I went to the 42nd Annual chancellor's Student Service and leadership Awards and here is a picture of the inductees for the Activities Honorary Society. Congratulations to my fellow SFP Members/Friends Avni Bavishi, Elizabeth Garcia and Masood Qader! Another shout out to a fellow blogger, Michael Queroz!

Eek. Only a few more weeks until I graduate…which means only a few more weeks until I stop blogging! :( I’ll have to make my own blog I guess, haha! When I have time…which somehow I manage to make time for…

LOVE!

Re-inspired to make a difference

Last week, I attended the Chancellor’s Student Service Leadership Awards. It was my fourth time attending this event and I still leave the ceremony even more proud of UIC and its students.
I had the honor to receive the Chancellor’s Student Service Award for the fourth year in a row, as well as being inducted into the Alumni Association Activities Honorary Society. I was very happy that I was being inducted into such a longstanding honors tradition at UIC, one that stems back from the days when UIC’s campus was at Navy Pier.

Activities Honorary Society induction

However, it wasn’t the fact that I received the awards that made me happiest. Instead, it was seeing the tremendous impact and leadership skills that the students bring not only to our university, but to the greater community as well. So many students at UIC, many of them the ones who sit next to you in class or that you see in the Inner Circle, are involved in on-campus extra-curriculars and external organizations that make a positive impact on society. As I sat in the ceremony, I never knew that the girl that I always see in my nutrition class has also served over 100 hours volunteering for a hospital. Or the guy that I ate near during the reception also spends countless hours assuring that homeless people have food and that the health needs are met for children. UIC has so many students that do so much to benefit those that need it. UIC is a prime example that many college students aren’t just party loving, nap taking, lazy young adults.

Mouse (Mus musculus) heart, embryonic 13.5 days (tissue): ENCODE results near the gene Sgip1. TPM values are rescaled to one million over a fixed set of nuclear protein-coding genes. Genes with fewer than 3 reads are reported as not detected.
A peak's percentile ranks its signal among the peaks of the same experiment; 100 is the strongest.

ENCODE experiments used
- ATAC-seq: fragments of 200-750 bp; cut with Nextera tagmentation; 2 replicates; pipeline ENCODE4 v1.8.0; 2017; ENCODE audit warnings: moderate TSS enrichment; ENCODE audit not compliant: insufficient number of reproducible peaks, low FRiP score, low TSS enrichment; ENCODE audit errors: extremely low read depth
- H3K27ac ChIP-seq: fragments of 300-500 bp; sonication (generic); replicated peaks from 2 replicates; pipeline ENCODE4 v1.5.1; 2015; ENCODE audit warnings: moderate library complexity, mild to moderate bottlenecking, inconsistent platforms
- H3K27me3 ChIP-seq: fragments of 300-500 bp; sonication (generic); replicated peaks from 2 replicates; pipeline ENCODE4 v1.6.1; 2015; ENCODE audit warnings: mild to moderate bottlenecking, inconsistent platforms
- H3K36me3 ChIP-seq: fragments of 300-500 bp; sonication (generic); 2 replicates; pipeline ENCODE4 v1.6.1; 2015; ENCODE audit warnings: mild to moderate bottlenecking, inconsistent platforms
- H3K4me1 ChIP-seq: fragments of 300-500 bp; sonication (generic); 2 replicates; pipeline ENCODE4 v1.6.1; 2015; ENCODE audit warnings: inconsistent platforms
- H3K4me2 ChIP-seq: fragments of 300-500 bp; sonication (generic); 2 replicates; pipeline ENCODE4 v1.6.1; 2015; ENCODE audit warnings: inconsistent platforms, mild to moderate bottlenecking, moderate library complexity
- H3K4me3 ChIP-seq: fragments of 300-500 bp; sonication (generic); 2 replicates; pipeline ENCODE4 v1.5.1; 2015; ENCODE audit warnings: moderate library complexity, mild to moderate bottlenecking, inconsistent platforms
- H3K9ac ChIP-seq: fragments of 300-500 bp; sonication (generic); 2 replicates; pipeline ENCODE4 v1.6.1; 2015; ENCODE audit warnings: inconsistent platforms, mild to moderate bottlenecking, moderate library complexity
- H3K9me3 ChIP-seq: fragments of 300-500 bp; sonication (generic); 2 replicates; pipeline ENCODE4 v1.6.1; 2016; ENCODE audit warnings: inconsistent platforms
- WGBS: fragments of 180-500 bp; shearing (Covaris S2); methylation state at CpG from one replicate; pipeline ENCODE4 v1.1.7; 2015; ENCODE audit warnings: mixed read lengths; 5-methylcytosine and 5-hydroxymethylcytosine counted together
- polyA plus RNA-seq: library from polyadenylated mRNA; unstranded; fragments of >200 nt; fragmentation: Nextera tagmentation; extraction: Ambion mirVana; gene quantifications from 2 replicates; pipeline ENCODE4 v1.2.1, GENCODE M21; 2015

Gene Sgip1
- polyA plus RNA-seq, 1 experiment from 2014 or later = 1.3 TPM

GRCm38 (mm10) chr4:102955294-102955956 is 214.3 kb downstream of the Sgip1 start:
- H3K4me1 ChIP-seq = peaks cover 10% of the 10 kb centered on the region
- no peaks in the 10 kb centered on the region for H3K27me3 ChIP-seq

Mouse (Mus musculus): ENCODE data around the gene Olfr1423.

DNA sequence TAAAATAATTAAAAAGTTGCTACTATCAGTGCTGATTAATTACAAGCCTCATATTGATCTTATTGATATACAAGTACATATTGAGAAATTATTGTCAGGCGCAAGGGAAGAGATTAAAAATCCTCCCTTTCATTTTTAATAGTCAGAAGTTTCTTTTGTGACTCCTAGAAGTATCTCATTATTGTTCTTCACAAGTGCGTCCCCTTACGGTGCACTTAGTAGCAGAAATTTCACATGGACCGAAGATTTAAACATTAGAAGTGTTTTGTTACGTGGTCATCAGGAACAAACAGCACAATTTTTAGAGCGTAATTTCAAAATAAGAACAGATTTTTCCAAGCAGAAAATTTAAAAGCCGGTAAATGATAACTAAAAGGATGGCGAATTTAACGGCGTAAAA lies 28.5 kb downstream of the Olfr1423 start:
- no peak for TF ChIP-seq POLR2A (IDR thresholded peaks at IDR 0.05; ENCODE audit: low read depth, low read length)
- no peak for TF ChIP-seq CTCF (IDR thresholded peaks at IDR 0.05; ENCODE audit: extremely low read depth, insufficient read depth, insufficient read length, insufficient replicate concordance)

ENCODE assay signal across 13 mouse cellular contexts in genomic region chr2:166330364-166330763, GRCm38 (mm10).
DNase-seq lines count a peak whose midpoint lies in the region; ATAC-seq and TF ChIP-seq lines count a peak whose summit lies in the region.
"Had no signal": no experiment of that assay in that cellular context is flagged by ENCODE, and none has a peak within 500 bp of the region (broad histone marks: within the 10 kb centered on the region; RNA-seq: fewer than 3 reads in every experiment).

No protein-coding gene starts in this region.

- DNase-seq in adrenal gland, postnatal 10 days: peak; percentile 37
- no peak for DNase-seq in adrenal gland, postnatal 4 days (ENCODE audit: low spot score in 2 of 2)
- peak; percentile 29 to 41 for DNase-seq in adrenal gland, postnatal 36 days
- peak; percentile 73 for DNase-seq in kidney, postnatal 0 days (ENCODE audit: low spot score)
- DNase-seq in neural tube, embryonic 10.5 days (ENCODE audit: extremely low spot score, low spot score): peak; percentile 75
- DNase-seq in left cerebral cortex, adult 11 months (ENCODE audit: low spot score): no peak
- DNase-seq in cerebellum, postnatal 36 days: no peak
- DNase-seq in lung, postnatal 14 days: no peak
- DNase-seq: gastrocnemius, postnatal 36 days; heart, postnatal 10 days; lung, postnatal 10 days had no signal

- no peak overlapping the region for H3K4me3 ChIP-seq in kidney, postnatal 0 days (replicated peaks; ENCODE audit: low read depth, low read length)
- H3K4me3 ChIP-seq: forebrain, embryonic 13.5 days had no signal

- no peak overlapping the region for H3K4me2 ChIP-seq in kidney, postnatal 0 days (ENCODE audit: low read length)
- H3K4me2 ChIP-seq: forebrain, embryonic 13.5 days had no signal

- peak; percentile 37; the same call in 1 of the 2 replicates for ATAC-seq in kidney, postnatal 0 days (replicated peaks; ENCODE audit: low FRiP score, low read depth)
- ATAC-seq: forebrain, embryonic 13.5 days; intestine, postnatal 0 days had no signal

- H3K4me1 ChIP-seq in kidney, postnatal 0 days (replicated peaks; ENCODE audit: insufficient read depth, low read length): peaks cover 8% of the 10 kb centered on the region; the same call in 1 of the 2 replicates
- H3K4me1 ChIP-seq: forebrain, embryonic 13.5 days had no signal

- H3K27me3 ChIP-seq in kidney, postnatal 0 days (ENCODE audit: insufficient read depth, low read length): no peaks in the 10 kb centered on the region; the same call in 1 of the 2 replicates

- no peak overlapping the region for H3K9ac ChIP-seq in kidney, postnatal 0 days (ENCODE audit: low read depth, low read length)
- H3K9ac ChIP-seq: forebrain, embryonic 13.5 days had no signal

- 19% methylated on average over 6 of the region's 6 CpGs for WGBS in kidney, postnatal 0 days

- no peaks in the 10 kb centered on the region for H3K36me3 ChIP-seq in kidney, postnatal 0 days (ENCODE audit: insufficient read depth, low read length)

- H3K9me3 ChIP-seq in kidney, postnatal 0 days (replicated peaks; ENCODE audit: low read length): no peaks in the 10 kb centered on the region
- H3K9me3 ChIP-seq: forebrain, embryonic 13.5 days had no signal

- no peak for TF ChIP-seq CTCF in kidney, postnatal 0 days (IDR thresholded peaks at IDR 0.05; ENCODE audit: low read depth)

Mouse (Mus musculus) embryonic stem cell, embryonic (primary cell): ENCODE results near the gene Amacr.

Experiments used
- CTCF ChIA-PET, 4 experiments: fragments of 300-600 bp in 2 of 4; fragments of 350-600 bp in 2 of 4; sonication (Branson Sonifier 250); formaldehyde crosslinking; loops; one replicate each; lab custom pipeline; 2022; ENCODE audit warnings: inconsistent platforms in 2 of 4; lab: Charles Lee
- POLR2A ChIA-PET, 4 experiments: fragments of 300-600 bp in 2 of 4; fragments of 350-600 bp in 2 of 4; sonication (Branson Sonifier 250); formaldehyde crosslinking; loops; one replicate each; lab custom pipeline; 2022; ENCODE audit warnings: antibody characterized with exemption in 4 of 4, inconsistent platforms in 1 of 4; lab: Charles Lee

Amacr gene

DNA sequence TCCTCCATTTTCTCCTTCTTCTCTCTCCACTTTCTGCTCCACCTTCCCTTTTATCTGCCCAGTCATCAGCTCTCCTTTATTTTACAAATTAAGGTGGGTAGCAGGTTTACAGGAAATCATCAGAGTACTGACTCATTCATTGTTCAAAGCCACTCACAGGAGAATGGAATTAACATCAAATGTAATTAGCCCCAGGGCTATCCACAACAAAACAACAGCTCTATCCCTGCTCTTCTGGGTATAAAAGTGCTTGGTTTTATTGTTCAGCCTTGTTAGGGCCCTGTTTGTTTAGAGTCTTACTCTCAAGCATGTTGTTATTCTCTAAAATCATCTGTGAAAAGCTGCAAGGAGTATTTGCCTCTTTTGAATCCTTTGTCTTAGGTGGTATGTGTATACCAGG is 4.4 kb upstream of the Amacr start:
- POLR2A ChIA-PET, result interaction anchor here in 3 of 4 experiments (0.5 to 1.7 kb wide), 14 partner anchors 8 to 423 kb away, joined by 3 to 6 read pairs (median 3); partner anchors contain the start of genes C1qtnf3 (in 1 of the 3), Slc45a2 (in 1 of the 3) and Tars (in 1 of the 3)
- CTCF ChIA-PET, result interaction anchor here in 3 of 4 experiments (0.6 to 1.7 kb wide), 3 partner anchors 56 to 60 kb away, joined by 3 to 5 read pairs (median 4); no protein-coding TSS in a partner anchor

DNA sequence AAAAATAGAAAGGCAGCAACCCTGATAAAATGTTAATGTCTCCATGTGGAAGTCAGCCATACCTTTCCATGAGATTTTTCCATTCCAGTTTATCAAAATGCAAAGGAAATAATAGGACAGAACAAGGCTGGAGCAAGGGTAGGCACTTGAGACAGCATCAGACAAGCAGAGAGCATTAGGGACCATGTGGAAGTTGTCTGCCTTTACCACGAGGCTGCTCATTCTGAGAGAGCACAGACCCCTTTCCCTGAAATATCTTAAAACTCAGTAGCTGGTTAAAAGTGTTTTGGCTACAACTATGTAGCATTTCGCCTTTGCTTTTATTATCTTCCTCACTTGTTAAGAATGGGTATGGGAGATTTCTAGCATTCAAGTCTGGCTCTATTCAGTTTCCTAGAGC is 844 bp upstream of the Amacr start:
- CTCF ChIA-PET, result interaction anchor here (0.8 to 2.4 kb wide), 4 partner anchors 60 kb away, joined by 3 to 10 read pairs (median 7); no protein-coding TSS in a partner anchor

The event inspired me, and I’m sure countless others, to do even more for people in need – or even just the campus! It made me remember the importance of giving back and the great feeling that comes along with it. Perhaps, instead of watching a marathon of my favorite show on a Saturday morning, I can instead go out and find an outlet to give back. Or instead of napping on a Sunday afternoon, I can go out and help someone just for the great feeling that comes along with it.
The bottom line is, I feel like there is always more that I can do for the school and the larger community. It’s important to never get lazy and content – always strive to do better and give better.
How about you? What can you do to make a difference?
Until next time…
Mike

Award and me!

Summer in the city